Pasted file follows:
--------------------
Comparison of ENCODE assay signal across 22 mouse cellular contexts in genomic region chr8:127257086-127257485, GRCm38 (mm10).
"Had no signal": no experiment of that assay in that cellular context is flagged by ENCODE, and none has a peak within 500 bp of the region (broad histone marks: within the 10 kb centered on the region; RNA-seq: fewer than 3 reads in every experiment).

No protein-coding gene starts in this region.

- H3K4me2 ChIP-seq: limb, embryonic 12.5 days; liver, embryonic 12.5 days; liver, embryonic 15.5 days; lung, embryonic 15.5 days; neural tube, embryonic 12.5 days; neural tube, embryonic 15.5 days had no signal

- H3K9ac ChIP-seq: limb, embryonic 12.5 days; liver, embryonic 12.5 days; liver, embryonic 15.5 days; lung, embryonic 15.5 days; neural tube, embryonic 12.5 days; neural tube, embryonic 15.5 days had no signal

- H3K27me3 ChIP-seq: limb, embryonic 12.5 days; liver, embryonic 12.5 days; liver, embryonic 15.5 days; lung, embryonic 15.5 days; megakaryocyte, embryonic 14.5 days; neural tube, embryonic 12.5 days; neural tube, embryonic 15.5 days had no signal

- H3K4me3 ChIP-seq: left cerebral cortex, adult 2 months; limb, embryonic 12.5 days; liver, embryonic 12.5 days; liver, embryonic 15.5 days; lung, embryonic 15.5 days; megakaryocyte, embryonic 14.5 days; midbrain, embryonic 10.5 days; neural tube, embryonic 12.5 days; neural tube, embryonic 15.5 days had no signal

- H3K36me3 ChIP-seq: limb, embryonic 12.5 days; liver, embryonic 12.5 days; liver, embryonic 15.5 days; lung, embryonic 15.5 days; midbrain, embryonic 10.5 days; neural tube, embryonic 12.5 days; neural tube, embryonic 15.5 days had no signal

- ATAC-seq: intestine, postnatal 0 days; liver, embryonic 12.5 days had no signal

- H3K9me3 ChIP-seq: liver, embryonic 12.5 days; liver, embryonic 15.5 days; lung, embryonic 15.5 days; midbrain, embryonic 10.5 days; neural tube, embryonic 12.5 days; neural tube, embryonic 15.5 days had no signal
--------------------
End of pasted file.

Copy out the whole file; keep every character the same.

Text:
Comparison of ENCODE assay signal across 22 mouse cellular contexts in genomic region chr8:127257086-127257485, GRCm38 (mm10).
"Had no signal": no experiment of that assay in that cellular context is flagged by ENCODE, and none has a peak within 500 bp of the region (broad histone marks: within the 10 kb centered on the region; RNA-seq: fewer than 3 reads in every experiment).

No protein-coding gene starts in this region.

- H3K4me2 ChIP-seq: limb, embryonic 12.5 days; liver, embryonic 12.5 days; liver, embryonic 15.5 days; lung, embryonic 15.5 days; neural tube, embryonic 12.5 days; neural tube, embryonic 15.5 days had no signal

- H3K9ac ChIP-seq: limb, embryonic 12.5 days; liver, embryonic 12.5 days; liver, embryonic 15.5 days; lung, embryonic 15.5 days; neural tube, embryonic 12.5 days; neural tube, embryonic 15.5 days had no signal

- H3K27me3 ChIP-seq: limb, embryonic 12.5 days; liver, embryonic 12.5 days; liver, embryonic 15.5 days; lung, embryonic 15.5 days; megakaryocyte, embryonic 14.5 days; neural tube, embryonic 12.5 days; neural tube, embryonic 15.5 days had no signal

- H3K4me3 ChIP-seq: left cerebral cortex, adult 2 months; limb, embryonic 12.5 days; liver, embryonic 12.5 days; liver, embryonic 15.5 days; lung, embryonic 15.5 days; megakaryocyte, embryonic 14.5 days; midbrain, embryonic 10.5 days; neural tube, embryonic 12.5 days; neural tube, embryonic 15.5 days had no signal

- H3K36me3 ChIP-seq: limb, embryonic 12.5 days; liver, embryonic 12.5 days; liver, embryonic 15.5 days; lung, embryonic 15.5 days; midbrain, embryonic 10.5 days; neural tube, embryonic 12.5 days; neural tube, embryonic 15.5 days had no signal

- ATAC-seq: intestine, postnatal 0 days; liver, embryonic 12.5 days had no signal

- H3K9me3 ChIP-seq: liver, embryonic 12.5 days; liver, embryonic 15.5 days; lung, embryonic 15.5 days; midbrain, embryonic 10.5 days; neural tube, embryonic 12.5 days; neural tube, embryonic 15.5 days had no signal